After defiantly rejecting calls for his resignation, U.K. Prime Minister Boris Johnson said Thursday that he would step down as leader of his party, which will eventually see him removed from the country's top job. Addressing the nation from in front of his 10 Downing Street office, Johnson thanked Britons for the "immense privilege" they had bestowed upon him, but said he agreed it was time for his Conservative Party to have a new leader.
"It is clearly now the will of the parliamentary Conservative Party that there should be a new leader of that party, and therefore a new PM," Johnson said. "I today appointed a cabinet to serve, as I will, until a new leader is in place," he continued, thanking voters for what he called an "incredible mandate."
"The reason I have fought so hard in the last few days to continue to deliver that mandate in person was not just because I wanted to do, so but I felt it was my job, duty, obligation to you to continue to do what we promised," Johnson said.
"As we've seen at Westminster, the herd instinct is powerful, and when the herd moves, it moves. And my friends, in politics, no one is remotely indispensable, and our brilliant and Darwinian system will produce another leader equally committed to taking this country forward."
The move came after dozens of high-profile resignations by members of his cabinet and government and calls for his exit by members of his own party.
Johnson said that the timetable for choosing a new Conservative Party leader would begin next week, and earlier Thursday, the BBC reported that Johnson planned on continuing to serve as prime minister until the fall.
That plan was quickly called into question by fellow Conservatives.
BBC News quoted Conservative lawmaker and former national Business Secretary Kwasi Kwarteng as saying the country, not just the party, needs a new leader "as soon as practicable," and former Scottish Conservative leader Ruth Davidson said in a tweet that there was "no way he can stay on until October. It's arrant nonsense to think he can."
The leader of the opposition Labour Party, Keir Starmer, said Thursday that Johnson "needs to go. He can't cling on" as a caretaker prime minister. If Johnson doesn't step down as prime minister, Starmer warned that "Labour will, in the national interest, bring a no-confidence vote. Because this can't go on."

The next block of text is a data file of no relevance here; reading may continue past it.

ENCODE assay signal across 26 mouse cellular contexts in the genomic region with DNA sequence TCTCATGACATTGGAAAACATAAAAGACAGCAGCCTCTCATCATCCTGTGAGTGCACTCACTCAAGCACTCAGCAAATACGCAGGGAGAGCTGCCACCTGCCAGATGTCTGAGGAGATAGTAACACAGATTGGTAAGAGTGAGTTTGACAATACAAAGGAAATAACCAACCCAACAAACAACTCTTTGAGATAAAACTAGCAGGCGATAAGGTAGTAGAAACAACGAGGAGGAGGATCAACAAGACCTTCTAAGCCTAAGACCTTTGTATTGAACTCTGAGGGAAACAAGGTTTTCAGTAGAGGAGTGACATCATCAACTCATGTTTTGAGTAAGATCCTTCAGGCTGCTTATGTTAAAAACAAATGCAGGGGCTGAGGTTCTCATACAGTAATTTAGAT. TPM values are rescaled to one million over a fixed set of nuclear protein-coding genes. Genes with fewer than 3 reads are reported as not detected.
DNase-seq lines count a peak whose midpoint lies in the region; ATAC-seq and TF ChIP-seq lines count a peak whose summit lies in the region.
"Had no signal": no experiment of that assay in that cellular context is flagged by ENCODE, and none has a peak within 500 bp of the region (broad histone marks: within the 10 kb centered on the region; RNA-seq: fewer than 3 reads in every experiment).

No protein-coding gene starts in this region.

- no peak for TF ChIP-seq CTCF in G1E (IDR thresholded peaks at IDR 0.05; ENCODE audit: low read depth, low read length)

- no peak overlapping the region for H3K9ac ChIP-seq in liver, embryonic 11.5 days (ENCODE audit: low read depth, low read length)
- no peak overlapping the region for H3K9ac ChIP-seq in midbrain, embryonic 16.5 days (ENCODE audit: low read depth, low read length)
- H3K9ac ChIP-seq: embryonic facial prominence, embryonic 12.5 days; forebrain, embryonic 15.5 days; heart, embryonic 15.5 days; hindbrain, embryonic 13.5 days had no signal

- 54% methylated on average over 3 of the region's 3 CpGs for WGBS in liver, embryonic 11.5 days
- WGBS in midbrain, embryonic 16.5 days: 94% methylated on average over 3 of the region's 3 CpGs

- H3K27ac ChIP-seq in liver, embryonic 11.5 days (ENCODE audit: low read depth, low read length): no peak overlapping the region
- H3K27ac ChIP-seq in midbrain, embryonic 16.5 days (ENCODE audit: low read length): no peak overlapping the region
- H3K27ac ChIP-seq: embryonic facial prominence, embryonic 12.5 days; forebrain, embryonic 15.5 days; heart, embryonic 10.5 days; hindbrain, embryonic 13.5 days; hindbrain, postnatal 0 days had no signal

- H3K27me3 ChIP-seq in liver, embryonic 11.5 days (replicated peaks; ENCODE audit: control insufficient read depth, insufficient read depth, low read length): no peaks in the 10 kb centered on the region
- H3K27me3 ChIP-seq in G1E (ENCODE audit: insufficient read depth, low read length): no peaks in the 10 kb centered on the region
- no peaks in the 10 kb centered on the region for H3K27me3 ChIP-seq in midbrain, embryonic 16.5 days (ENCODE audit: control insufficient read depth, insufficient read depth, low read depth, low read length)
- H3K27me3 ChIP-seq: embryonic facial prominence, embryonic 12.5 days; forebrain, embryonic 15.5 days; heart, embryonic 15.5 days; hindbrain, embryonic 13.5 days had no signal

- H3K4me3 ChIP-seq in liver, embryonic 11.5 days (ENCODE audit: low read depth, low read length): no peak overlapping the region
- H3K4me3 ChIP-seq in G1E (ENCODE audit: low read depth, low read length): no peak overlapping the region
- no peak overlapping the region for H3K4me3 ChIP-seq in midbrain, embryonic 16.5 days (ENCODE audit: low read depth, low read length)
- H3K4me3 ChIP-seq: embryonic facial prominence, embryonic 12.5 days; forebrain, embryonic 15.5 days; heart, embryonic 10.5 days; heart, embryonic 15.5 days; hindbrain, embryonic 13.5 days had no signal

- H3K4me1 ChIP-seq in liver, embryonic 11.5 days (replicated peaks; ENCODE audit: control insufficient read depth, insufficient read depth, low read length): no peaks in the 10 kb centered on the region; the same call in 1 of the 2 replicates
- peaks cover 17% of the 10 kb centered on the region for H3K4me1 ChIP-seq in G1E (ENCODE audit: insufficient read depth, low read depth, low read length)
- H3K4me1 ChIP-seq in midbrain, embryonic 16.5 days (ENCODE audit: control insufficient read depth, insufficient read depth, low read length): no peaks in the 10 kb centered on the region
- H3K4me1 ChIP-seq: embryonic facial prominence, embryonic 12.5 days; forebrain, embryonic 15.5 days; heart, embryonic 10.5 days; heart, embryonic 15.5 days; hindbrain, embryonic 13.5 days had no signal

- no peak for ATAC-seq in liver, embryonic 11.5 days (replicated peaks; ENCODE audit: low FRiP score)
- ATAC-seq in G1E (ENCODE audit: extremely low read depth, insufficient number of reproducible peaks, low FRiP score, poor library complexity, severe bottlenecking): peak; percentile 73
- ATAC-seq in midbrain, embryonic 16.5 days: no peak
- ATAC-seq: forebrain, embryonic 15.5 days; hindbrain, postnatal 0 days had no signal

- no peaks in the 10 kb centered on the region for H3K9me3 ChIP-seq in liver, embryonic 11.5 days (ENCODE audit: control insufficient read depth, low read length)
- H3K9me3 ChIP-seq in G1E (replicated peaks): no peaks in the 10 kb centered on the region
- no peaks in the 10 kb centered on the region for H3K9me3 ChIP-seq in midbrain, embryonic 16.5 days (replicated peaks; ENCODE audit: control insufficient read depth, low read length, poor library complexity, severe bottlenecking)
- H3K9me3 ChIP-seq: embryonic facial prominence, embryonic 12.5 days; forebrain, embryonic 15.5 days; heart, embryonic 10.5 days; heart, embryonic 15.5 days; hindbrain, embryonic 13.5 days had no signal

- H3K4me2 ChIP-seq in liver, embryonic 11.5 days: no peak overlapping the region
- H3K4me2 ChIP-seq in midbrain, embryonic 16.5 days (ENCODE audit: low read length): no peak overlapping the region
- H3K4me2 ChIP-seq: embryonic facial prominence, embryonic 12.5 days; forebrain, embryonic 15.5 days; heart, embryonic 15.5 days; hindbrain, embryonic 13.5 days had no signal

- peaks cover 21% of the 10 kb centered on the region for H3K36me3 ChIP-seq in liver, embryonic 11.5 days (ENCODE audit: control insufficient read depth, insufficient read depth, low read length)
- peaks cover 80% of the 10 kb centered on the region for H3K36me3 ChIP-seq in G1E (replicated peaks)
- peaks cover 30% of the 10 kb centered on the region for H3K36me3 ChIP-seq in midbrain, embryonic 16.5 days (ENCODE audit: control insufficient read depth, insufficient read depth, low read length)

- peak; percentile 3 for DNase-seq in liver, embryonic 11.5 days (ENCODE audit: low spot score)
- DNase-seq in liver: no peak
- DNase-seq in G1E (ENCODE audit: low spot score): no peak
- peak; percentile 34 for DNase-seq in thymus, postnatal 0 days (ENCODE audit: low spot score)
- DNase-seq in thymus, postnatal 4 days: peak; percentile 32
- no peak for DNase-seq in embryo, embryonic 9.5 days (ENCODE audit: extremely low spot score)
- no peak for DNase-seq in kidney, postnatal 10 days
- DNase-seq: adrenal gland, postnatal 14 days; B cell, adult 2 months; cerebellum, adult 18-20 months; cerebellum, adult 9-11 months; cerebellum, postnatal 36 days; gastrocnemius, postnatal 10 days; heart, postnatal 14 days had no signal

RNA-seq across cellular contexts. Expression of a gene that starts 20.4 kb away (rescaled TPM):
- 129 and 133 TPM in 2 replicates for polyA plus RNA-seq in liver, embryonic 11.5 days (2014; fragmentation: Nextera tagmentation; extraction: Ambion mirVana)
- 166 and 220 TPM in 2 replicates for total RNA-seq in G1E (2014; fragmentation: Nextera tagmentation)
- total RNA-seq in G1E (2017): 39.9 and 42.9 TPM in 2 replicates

Johnson said he would support whoever was chosen as the new Conservative Party leader, and, over the sound of booing, told the British public directly that he knew "there will be many people who are relieved, and perhaps quite a few who will also be disappointed. And I want you to know how sad I am to be giving up the best job in the world. But them's the breaks."
Earlier Thursday, when reports of Johnson's decision to resign first emerged, Conservative Member of Parliament Tobias Ellwood told the BBC that he was happy that Johnson had "recognized the damage that was being done, not just to the party brand but also our international stock," and decided to step down.
A long series of scandals has engulfed Johnson, the latest involving former government minister Chris Pincher, who recently resigned after being accused of groping two men. Pincher was appointed as deputy chief whip by Johnson, and the prime minister initially claimed that he did not know about the misconduct allegations against Pincher. Johnson's office changed the official account of what the prime minister knew two times over the last week as new information came to light.
Just last month, Johnson narrowly survived a no-confidence vote by his own party. In April, he was fined by police for violating COVID-19 restrictions during Britain's pandemic lockdown, when he attended parties at his official residence.
On Wednesday, even after dozens of members his government had resigned, Johnson appeared to be remaining defiant.
"Frankly ... the job of the prime minister in difficult circumstances, when he's been handed a colossal mandate, is to keep going,'' he told the British Parliament's House of Commons on Wednesday afternoon. "That's what I'm going to do."
During that meeting Johnson was repeatedly criticized and urged by a number of ministers from opposition parties to step down. As the meeting wrapped up, lawmakers could be heard shouting: "Bye, Boris!"
For those members of government who resigned Tuesday and Wednesday, the Pincher scandal appeared to have been the last straw.
"Treading the tightrope between loyalty and integrity has become impossible in recent months, and Mr. Speaker, I will never risk losing my integrity," Sajid Javid, the former health minister, said in his resignation statement during a gathering of parliament on Wednesday.
Javid said he had given the prime minister the benefit of the doubt for the last time.
Johnson's almost 3-year-long tenure as prime minister will likely be remembered most for his ushering of Britain's contentious "Brexit" from the European Union, a cause he had championed and campaigned for since the last few months in his previous job, as the Mayor of London.
Immediately after the 2016 referendum that saw U.K. voters narrowly approve the EU exit, Johnson was appointed British Foreign Secretary by then-Prime Minister Theresa May.
In 2018, however, he resigned from that post over what he claimed was May's inability to negotiation a Brexit deal with the EU.
About a year later, May herself was forced to resign after members of her own Conservative Party rejected several of her proposed Brexit deals. Johnson was selected to replace her. It was not until December 2019 that Johnson's EU Withdrawal Agreement was finally approved by the British Parliament, and the U.K. officially left the European Union the following month.